#1: From Malaysia, Tham Jiak on Tastes of YesterLife:
If one's life can be determine by food preferences, I believe that I might be an Indian in my past life. As much as I love Chinese cuisines, I am strangely drawn towards Indian food, my five senses transfix on the myriad of spices, smells, tastes and textures. Indian cuisines are complex. Even the simplest cooking involves clever blends of various spices. But of course, there are some simplicities, such as its roti (bread), which ranges from easy to long preparation and the choice itself is numerous! Every roti is different from one another; some made with rice flour, some gram flour and many more that I have yet to learn and discover. Continue reading…
The French Culinary Institute in New York City, winner of IACP´s School of the Year Award 2006, is celebrating it´s new home, the International Culinary Center, this coming October. And what a way to celebrate! During two days, the new center will be hosting culinary demonstrations by 10 of the most prominent Spanish chefs, including Ferran Adriá, Juan Mari Arzak and Martín Berasátegui. If you missed Madrid Fusión 2006, now is your chance for this unique experience. For more information visit Spain´s 10.
#3: From Singapore, Piggy's Cooking Journal on her cooking adventures in Krabi, Thailand.
During one of the free and easy days, I came across the Krabi Thai Cookery School when I walked pass a tour agency. It seems like this school is quite popular with tourists, as the poster mentioned that it's recommended by Lonely Planet. There are two classes in a day, and I opted for the afternoon class, which starts from 2pm and ends at 5pm. I paid 1000 baht (About SGD42) to the agent and I was told that transport will be provided as well, sounds good to me! Read on….the report is fantastic!
#5: From Trinidad & the U.K., Trinifood shares her adventures on growing garlic !
I was so excited when I dug up these lovely garlic bulbs! I got the cloves at last year's Hampton Court Palace Flower Show from the Garlic Farm'sstall.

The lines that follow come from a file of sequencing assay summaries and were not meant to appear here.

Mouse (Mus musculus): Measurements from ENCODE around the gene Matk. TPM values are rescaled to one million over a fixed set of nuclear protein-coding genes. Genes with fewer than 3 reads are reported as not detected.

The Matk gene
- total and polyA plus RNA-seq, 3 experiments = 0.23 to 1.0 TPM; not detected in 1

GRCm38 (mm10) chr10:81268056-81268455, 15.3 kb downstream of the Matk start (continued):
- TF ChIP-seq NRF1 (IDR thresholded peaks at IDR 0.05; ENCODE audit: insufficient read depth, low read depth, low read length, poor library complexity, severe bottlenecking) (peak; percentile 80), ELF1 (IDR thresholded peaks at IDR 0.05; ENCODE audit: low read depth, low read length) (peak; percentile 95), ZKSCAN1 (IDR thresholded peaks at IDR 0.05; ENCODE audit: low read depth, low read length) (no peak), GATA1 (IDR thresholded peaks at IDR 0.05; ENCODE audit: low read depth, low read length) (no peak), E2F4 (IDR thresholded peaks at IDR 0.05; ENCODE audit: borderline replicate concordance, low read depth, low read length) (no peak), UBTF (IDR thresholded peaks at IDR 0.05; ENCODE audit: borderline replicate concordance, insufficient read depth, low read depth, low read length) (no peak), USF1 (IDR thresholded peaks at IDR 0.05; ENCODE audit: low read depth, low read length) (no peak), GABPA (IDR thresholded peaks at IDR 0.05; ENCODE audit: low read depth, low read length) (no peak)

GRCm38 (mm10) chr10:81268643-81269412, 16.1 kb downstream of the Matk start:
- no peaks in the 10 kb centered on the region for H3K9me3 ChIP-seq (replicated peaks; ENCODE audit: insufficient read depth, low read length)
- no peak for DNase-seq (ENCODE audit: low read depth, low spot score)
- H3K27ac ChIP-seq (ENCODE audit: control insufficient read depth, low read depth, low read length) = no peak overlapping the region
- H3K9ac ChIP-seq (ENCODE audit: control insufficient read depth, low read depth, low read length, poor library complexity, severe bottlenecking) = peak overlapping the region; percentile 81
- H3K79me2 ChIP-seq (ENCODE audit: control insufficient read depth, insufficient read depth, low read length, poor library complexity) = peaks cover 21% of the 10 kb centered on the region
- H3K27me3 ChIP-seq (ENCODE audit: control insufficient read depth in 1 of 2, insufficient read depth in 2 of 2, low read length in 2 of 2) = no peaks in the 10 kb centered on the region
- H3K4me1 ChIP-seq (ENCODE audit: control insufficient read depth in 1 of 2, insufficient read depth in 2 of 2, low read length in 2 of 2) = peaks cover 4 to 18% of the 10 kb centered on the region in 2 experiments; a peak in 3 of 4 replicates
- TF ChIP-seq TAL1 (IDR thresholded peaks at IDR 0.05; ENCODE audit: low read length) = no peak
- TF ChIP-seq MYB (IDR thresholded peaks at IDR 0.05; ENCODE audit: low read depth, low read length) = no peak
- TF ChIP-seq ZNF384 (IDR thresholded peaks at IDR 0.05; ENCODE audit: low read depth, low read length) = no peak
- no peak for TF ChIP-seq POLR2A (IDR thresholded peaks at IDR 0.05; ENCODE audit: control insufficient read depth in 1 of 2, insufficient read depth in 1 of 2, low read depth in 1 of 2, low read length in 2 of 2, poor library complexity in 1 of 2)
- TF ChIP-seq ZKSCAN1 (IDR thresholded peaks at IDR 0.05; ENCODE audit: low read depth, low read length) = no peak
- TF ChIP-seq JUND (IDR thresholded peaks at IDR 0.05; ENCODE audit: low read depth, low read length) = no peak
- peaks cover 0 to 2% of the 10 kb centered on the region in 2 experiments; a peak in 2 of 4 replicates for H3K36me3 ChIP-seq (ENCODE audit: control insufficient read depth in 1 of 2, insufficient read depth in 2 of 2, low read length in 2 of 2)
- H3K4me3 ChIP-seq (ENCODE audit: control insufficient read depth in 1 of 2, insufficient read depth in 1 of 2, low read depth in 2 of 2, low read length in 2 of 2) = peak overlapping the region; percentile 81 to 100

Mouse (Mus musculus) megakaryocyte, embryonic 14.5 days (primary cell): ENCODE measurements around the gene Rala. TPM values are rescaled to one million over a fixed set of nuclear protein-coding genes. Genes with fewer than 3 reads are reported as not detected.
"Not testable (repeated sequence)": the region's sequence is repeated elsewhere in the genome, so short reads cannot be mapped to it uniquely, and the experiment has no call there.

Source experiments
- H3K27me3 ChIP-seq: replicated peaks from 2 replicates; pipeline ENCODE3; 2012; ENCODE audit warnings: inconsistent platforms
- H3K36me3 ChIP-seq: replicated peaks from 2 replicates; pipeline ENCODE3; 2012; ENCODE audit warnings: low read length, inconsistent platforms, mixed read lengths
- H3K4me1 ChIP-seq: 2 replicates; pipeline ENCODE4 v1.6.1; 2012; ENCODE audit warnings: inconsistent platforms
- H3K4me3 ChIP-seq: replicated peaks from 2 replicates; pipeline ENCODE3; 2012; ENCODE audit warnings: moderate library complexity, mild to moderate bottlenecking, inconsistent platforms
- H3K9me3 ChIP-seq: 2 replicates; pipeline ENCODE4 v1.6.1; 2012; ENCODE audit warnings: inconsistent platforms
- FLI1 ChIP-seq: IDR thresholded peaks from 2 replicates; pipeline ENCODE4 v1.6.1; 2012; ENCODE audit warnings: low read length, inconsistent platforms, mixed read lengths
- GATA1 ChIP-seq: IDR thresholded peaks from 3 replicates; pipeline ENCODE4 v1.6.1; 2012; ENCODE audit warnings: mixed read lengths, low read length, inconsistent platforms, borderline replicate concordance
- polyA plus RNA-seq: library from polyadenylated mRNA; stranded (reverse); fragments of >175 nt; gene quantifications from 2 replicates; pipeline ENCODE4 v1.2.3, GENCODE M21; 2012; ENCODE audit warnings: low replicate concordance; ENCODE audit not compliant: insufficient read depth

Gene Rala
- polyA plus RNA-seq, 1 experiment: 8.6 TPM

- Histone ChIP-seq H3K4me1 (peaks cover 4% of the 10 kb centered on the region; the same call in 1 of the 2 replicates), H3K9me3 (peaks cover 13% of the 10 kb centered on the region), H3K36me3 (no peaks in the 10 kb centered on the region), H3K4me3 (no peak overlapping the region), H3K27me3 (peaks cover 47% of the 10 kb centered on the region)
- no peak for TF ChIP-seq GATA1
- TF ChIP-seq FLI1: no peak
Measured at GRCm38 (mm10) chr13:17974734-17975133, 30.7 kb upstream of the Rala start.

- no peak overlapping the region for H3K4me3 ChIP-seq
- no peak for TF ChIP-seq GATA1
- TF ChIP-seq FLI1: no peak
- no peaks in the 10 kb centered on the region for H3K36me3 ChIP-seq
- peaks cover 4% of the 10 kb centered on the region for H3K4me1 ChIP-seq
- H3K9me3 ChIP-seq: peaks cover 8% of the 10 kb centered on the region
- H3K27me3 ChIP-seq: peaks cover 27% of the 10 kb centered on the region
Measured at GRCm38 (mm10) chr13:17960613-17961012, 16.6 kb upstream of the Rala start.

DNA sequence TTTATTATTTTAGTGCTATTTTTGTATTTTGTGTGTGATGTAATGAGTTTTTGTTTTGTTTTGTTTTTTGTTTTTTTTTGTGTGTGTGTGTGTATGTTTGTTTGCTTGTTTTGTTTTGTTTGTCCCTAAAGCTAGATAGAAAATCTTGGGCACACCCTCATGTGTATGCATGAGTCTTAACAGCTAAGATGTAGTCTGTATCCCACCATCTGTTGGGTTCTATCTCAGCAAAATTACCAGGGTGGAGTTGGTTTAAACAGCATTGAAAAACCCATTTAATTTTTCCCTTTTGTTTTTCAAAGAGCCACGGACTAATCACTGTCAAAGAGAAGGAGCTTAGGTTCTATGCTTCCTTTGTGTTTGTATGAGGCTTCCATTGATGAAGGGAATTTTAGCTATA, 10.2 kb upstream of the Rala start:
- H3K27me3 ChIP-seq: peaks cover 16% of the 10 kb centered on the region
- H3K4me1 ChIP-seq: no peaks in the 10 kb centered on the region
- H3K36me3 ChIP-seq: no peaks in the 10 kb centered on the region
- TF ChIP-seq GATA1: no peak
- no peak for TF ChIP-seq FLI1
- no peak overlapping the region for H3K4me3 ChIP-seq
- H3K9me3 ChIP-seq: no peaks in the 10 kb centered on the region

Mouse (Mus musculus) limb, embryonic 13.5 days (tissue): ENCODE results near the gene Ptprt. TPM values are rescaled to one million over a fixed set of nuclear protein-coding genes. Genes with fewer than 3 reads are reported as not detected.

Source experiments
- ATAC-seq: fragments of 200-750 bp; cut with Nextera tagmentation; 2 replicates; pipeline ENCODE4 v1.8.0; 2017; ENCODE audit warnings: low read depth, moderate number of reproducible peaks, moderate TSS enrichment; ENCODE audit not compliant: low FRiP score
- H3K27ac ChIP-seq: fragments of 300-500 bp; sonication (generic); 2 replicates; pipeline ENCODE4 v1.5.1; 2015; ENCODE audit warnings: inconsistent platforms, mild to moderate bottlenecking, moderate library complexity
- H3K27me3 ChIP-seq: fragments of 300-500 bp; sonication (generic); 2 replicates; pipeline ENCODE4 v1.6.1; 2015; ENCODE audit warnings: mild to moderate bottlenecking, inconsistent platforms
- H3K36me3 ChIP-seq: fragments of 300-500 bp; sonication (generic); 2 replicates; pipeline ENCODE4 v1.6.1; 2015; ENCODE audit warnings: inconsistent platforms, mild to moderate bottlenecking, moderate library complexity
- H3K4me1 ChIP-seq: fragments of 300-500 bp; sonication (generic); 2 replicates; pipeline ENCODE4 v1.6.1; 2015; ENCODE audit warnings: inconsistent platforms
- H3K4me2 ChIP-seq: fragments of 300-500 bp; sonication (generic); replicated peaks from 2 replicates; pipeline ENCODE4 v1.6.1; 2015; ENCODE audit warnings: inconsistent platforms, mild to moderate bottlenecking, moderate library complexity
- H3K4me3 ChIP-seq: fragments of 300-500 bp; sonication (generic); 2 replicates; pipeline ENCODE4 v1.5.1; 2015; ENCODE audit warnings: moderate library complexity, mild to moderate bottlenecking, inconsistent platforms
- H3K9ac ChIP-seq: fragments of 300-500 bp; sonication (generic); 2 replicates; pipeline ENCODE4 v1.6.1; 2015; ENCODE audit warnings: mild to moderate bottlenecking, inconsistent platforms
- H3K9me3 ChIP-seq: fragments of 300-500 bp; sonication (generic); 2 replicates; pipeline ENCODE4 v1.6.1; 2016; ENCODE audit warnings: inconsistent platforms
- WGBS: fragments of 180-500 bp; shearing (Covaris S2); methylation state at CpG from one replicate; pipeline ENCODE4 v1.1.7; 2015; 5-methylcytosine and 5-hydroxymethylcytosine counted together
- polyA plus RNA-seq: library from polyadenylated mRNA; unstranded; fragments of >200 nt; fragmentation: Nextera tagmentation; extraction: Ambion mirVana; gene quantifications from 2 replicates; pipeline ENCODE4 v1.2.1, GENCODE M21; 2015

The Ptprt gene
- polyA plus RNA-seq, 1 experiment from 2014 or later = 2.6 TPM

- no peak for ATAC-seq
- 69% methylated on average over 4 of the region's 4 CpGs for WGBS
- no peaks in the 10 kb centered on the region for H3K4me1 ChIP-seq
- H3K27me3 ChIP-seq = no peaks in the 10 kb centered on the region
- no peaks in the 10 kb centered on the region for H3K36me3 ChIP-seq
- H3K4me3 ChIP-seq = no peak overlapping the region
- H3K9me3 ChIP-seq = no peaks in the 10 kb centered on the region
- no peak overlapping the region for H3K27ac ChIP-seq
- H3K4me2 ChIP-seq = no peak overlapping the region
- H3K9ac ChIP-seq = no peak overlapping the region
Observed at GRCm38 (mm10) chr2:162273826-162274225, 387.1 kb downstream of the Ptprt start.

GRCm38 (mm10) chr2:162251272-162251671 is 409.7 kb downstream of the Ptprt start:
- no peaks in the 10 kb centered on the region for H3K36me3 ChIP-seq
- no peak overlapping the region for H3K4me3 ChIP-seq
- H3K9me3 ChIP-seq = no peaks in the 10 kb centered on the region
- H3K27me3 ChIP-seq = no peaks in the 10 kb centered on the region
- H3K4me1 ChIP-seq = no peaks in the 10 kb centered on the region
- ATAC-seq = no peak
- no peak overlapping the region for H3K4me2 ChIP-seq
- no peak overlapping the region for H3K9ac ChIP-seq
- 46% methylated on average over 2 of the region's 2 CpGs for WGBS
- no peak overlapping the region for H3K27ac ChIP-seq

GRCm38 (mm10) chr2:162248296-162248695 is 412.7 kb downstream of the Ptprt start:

I've bought their garlic at Borough Market before, and since I know how good that Isle of Wight garlic is, I thought I'd give planting some a shot.
I planted them in November and waited patiently until last week to harvest them. It feels great to hold something you've planted in your hands. Continue reading…
6: From Japan: Obachan's Kitchen: Tuna and Avocado Carpaccio ! Simply delicious :-)
Yes, tuna was on sale today. The dressing I made for this carpaccio was almost like basic French dressing in the beginning. Then I felt like adding a little Balsamic vinegar, just from curiosity, and finally a few drops of soy sauce, too. I thought the dressing went well with the onion slices and avocado rather than the fish. Continue reading…
#7: From Brazil & Portugal: Trembon in English on Passion Fruit Ice Cream. Yum!
I absolutely love passion fruit. In the summer I find that there is nothing more refreshing than passion fruit blended with water, loads of ice, a squeeze of lemon and a bit of sugar. Passion fruit ice cream is a luxurious refreshing treat.
I spent the whole week dreaming with this recipe. Couldn't’t wait till my tiny freezer was empty enough to fit the ice cream maker. I finally managed to make room for it yesterday. I don’t consume ice cream only in the summer but it is much more welcome on a hot day. And it has been hot around here….Continue reading!
AND, while we are enjoying the passion of this fruit, how about a delicious and easy recipe to prepare "Mousse de Maracuya," by Deliciosa y Divertida from Buenos Aires, Argentina (ES).
#8: From Spain, Pisto y No Pisto shows off an incredible "Spanish Tortilla" fiesta. He organized the "Meme de la Tortilla" (The Spanish Tortilla Meme), …the results are truly scrumptious! Ahhh — all I have in my mind now is to go shopping for some potatoes and plenty of onions to prepare my version! I'll keep you posted. But now, head over to see the results of this innovative MeMe!
#9: From My French Cuisine: a step by step recipe and photos to prepare Leek Omelet, French style. Great for breakfast, light lunch or dinner!
There are many "omelette" variants. The simplest is plain: just eggs (with seasoning). Eaten with a good piece of country-style bread, there's really nothing to add. Other famous recipes include fresh herbs ("omelette aux fines herbes" with chives and parsley), wild mushrooms ("omelette aux champignons"), etc. These ingredients are used as flavoring and should not mask the main ingredients: eggs and butter. To me, traditional French cuisine is all about preserving the flavors of the base ingredients without overpowering them seasoning or sauces. Modern "haute cuisine" hasn't forgotten this principle: it creates more complex flavors by adding subtle touches of spices and extravaganza. It's all a matter of balance. Continue reading a get the recipe now!
#10: From Ontario, Canada, The Canadian Baker on Spicy Ginger Crinkle Cookies —-It is a FACT, you can not say no to one of these babies :-)
See you soon!